The pathogenesis of GPP is still unknown, though it shares a few pathways with psoriasis vulgaris in the inflammatory cascade with heavier neutrophilic infiltrates. GPP is driven by the innate arm of the immune system.[11],[12] Few of the major molecules involved are IL-23/Th17 axis, IL-6 and IL-36 RN mutations.[11],[13],[14],[15] There is a role of CD-6 in the pathogenesis of psoriasis, which is a surface glycoprotein found on the outer surface of mature T cells and immature B cells.[10],[16],[17],[18],[19] Its extracellular region has three scavenger receptor cysteine-rich (SRCR) domains (D). T and B lymphocytes and antigen presenting cells (APC) express activated leucocyte cell adhesion molecule (AL CAM), which is a ligand for CD 6.[10],[16],[17],[18],[19] This ALCAM binds with the SRCR of CD-6, and thus helps in the interaction between T cells and APCs.[10],[16],[17],[18] This immunological synapse leads to the differentiation, proliferation and maturation of T cells. CD-6 also increases the release of TNF-α, interferon gamma (IFN-γ) and IL-6, which leads to keratinocyte activation and acanthosis, hyperkeratosis and parakeratosis histopathologically.[10]

Itolizumab is a humanised recombinant monoclonal IgG1 antibody, which is anti-CD-6 and targets SRCR of CD-6 present on the surface of T cells.[10] It thus acts as an upstream inhibitor and decreases the release of key cytokines of Th1 and Th17 cells.[10],[19] The molecule is composed of two heavy chains with 449 amino acids and two light chains with 214 amino acids, which are linked via a disulphide bond.[10]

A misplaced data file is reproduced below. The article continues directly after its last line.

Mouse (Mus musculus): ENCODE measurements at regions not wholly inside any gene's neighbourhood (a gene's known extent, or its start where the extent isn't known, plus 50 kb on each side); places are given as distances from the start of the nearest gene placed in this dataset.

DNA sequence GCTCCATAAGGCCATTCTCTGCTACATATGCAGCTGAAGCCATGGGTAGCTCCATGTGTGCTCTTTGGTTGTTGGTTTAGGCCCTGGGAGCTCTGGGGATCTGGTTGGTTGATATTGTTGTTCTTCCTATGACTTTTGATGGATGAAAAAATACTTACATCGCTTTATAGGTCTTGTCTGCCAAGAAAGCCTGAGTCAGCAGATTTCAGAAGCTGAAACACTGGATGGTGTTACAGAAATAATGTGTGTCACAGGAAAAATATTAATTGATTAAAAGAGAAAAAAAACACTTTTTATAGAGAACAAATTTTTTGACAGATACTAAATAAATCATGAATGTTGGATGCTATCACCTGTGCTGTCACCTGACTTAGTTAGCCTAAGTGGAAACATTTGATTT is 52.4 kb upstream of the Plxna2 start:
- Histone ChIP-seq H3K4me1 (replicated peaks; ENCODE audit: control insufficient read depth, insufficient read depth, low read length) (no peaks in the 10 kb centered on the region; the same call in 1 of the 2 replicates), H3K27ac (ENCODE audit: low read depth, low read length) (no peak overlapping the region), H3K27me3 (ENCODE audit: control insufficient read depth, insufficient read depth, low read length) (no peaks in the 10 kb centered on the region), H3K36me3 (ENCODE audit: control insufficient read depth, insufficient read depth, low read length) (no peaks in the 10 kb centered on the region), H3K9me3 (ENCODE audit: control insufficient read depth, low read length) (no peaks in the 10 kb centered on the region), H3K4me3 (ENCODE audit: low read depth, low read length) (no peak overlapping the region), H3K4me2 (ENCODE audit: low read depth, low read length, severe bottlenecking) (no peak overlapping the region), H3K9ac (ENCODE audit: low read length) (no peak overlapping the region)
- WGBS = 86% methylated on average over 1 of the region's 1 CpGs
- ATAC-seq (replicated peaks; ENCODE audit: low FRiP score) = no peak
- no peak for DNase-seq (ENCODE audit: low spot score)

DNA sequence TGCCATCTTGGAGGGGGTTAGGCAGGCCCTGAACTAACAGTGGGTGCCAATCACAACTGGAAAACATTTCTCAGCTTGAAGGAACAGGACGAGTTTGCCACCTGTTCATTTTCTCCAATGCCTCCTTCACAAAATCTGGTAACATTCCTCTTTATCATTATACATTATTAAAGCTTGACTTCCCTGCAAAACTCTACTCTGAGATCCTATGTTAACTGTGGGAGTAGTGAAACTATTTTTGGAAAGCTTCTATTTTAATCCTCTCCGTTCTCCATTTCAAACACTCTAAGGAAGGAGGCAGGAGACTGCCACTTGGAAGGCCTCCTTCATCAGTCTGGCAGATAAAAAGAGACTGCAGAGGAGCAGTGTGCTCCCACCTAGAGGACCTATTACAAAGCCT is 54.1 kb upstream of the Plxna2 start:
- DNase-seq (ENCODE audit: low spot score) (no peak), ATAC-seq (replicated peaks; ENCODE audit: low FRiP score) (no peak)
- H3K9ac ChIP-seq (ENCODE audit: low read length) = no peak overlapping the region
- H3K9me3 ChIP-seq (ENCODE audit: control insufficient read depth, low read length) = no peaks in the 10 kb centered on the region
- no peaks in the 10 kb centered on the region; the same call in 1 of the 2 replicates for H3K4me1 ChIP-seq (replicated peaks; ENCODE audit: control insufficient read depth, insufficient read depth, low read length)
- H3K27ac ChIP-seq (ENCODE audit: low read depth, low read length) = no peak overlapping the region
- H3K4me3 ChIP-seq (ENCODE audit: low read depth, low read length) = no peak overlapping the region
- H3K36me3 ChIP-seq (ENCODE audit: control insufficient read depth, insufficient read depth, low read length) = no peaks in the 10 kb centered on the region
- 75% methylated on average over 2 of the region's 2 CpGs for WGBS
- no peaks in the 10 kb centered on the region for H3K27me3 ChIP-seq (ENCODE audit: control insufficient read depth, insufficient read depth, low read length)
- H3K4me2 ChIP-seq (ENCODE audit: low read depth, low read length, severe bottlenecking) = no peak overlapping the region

Our first patient, a case of juvenile GPP, suffering from the disease since the age of 5 years, was responding poorly to methotrexate and developed hypertension due to cyclosporine and Cushingoid habitus due to systemic steroids. She improved significantly from the first itolizumab infusion and the disease severity also decreased gradually. By the end of all infusions, the disease activity was mild as per both the scoring systems used. The number and severity of recurrences post-infusion completion also reduced significantly. However, her 20-nail dystrophy showed no improvement [Figure 3].